The Australian Ballet finds an ideal balance between classical story ballet and classical abstract ballet in this delightful evening of Frederick Ashton masterworks.
The program commences with a pigeon pair of plotless pieces, each blending classical dance with subtle but distinct modern edges.
Each of the perfectly matched pair in the first half projects an air of tranquil serenity. Grounded, exquisitely controlled dance comes forth gently in these ponderous, delicate offerings.
Monotones II is set against the dark blue of twilight, with a trio of beautifully matched dancers looking like literal monotones in full length unisex white unitards. Capped in tight white turbans and flecked with hints of glitter, the trio moves with tight precision. The dancers’ pristine white costumes are reflected on the gleaming tarkett.
Natasha Kusen is flanked by Brett Simon and Jared Wright in arrangements that alternate between sharply symmetrical designs and breakaway pairings. Satie’s music flows ever so languidly, yet movement is still rhythmically synchronized thanks to well rehearsed shorthand communication that is telegraphed ever so surreptitiously.
As the twilight fades to the full dark of night the under-fifteen-minute piece is over all too soon.
After the briefest of pauses, the curtain reopens to the startling vivid yellow backdrop of Ashton’s Symphonic Variations, which is enjoying its long-awaited Australian Ballet premiere season. While the soaring black lines on the scenery apparently represent the rolling hills of an unspoiled England, they could equally be interpreted as the lines of the musical stave gone haywire, tying in with the variations of the ballet’s title.
The piece opens with female dancers Dimity Azoury, Natasha Kusch and Ako Kondo taking centre stage, framed by males Brett Chynoweth, Cristiano Martino and Christopher Rodgers-Wilson. Again in white, with neat black trim lines to complement the scenic design, the six dancers remain on stage throughout, gently pushed and pulled into various combinations.
Franck’s music is arranged as a call and answer conversation between grand piano, played by Stuart Macklin, and other instruments. Each dancer has their moment to lead as the music gently ebbs and flows around the pit. In a neat conclusion to the cyclic work, the piece concludes with the dancers back in their opening positions.
Particularly striking in these stripped back, unadorned works is the level of sheer beauty the dancers can create even without the trappings of tutus, tulle and tiaras.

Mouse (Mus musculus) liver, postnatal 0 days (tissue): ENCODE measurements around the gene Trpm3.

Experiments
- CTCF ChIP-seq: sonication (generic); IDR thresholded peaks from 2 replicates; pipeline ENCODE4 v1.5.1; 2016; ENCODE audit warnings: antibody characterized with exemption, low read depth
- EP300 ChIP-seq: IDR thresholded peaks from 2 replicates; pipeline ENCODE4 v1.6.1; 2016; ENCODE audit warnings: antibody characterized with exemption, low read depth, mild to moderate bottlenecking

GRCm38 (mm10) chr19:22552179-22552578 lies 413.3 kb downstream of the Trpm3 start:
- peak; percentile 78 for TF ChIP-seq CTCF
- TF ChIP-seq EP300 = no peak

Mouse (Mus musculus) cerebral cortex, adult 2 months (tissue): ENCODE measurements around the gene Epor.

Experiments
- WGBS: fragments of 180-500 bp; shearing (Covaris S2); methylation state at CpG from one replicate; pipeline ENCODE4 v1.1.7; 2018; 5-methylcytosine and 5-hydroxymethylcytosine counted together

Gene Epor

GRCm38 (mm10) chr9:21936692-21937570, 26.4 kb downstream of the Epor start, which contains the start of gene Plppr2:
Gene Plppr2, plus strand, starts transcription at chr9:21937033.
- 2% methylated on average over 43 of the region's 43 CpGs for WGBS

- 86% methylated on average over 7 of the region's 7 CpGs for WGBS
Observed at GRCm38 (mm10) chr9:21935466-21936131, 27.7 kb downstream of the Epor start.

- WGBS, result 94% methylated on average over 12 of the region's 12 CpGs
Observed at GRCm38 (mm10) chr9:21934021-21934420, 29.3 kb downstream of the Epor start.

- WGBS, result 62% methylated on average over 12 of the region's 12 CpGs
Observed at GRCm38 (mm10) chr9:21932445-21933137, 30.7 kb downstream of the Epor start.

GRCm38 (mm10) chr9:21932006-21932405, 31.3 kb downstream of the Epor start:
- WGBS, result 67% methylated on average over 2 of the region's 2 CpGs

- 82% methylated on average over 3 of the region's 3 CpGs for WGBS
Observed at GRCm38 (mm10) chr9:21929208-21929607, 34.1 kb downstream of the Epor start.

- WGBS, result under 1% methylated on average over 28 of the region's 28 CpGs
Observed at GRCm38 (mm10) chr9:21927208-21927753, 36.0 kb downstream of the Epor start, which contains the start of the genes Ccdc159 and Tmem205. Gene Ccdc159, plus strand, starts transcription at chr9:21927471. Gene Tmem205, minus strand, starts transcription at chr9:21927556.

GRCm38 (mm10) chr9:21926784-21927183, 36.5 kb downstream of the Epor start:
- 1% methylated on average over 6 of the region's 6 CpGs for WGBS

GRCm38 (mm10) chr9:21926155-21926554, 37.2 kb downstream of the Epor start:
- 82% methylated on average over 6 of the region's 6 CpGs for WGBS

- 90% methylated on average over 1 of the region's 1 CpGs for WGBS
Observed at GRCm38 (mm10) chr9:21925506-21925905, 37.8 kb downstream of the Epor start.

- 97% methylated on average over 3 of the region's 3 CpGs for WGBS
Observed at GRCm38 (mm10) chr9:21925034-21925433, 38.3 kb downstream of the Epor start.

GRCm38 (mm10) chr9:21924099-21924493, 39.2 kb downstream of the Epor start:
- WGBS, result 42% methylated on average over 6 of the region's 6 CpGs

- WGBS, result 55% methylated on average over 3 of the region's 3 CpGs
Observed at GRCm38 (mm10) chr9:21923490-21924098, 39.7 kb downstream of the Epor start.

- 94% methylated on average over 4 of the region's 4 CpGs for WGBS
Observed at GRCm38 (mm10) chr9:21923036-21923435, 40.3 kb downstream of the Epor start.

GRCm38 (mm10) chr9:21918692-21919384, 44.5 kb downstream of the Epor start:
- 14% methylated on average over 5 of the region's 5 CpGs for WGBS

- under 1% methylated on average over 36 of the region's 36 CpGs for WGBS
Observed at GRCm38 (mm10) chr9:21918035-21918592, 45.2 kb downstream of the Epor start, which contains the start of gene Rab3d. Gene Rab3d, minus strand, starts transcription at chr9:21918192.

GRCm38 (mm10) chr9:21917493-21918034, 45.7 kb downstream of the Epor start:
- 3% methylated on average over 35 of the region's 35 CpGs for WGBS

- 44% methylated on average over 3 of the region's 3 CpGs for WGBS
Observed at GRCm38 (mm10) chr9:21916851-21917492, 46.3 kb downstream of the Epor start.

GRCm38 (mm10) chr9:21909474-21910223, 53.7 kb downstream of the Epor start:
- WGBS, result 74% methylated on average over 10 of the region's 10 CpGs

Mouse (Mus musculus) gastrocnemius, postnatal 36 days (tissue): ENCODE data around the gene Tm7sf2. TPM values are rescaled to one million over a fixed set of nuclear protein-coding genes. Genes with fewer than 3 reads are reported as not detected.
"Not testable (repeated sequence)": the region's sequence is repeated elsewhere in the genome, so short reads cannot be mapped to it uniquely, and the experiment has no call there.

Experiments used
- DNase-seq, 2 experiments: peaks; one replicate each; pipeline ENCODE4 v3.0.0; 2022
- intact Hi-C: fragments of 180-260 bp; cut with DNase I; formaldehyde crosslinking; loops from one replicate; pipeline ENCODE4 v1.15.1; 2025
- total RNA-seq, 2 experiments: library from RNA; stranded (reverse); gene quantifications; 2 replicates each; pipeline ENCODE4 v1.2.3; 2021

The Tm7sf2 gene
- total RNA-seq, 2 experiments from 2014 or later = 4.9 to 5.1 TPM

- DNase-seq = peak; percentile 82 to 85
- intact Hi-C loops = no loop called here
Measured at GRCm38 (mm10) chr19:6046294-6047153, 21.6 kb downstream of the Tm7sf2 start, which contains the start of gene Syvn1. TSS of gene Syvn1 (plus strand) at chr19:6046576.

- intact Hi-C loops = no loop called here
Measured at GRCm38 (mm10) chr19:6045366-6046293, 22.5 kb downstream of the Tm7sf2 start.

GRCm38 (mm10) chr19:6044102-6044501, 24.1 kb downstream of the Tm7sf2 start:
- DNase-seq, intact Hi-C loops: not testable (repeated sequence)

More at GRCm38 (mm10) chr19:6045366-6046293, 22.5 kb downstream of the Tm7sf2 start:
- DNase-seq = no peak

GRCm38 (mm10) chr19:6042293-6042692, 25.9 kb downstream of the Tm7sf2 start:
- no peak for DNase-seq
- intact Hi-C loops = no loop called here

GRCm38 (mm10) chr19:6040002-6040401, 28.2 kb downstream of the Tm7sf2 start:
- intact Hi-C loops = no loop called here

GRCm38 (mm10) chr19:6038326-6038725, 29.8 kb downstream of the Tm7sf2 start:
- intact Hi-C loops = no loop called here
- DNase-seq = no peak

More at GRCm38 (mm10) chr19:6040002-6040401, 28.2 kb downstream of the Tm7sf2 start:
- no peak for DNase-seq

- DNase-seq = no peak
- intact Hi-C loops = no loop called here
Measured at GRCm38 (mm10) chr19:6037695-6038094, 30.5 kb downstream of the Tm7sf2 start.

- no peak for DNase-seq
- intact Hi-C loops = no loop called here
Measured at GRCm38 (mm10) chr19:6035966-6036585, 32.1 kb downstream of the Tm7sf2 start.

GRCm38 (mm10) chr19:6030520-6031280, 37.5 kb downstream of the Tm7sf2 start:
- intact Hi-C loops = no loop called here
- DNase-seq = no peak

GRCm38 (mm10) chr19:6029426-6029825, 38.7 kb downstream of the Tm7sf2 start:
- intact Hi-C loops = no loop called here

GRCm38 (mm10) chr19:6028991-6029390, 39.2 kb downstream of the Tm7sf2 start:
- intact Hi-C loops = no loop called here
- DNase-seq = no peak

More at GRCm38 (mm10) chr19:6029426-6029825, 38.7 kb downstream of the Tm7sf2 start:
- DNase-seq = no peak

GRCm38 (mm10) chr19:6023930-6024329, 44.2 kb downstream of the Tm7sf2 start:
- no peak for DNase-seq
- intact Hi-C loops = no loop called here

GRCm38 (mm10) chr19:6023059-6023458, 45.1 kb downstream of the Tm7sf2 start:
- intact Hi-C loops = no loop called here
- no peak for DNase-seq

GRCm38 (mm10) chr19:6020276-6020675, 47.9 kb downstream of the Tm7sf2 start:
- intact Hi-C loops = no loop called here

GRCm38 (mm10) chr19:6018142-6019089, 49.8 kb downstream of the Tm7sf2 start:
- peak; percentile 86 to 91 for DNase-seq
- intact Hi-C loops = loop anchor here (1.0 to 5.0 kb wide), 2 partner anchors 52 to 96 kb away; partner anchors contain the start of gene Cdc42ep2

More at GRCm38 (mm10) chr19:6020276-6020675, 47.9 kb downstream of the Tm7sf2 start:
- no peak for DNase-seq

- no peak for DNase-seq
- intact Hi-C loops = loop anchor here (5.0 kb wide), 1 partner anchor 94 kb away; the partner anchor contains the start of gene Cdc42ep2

In crisp contrast to the sheer open stage of the first half, the curtain rises after interval to reveal the richly detailed forest setting of The Dream, Ashton’s miraculously condensed telling of Shakespeare’s classic comedy A Midsummer Night’s Dream.
David Walker’s tactile, textured sets look all the more intricate for the mystical lighting design of John B Read (recreated here by Francis Croese). Walker’s fairytale costumes share a unified palette of dark turquoise green with the mossy foliage of the scenic design. The pairs of lovers stand out in warm shades of amber.
Madeleine Eastoe and Kevin Jackson are a superbly regal pair as Titania and Oberon, imparting the storytelling with flair and conveying the gentle comedy with ease. Sporting a billowing gossamer cape, Jackson is nonetheless as masculine as ever, modifying his commanding presence for this pleasantly genial role. Eastoe is a natural Fairy Queen, moving with heavenly grace and beaming with angelic joy. A grounded, free flowing affair, the pair’s climactic pas de deux ties in strongly with the earlier ballets, nicely tying the evening’s program together. Eastoe and Jackson dance with effortless beauty, making Eastoe’s imminent retirement all the harder to take.
As nimble sprite Puck, Chengwu Guo leaps about with such dynamic energy it almost looks like he is a magical effect that has been added using cinematic CGI. Guo’s brilliantly controlled movement and delightful facial expression captures the spirit of mischievous Puck perfectly, adding further layers of enjoyment to the storytelling.
Interludes by dainty fairy corps punctuate the briskly told tale. Ashton uses a different vocabulary of dance for The Mechanicals, who make a masculine entry midway. Corps de ballet dancer Joseph Chapman makes a wonderful showing in the crowd-pleasing role of Bottom, the mechanical who is cursed with a donkey’s head. Dancing en pointe, Chapman prances about with utterly deceptive ease, creating delicious moments of comedy as Bottom nibbles on the flowers on Titania’s dress and “brays” to Mendelssohn’s music.
Galvanised by the expert creative input of a legion of international experts, including the “owners” of each ballet, The Dream is a polished, ponderous, pristine night at the ballet.
The Dream plays at State Theatre, Arts Centre Melbourne until 13 June 2015.
In this Year of Beauty, Man in Chair has also reviewed:
Madeleine Eastoe and Kevin Jackson in Maina Gielgud’s Giselle: “Lovingly restored to full glory, Maina Gielgud’s 1986 production of Giselle returns to its place as one of the most treasured jewels in The Australian Ballet’s repertoire.”
Photos: Daniel Boud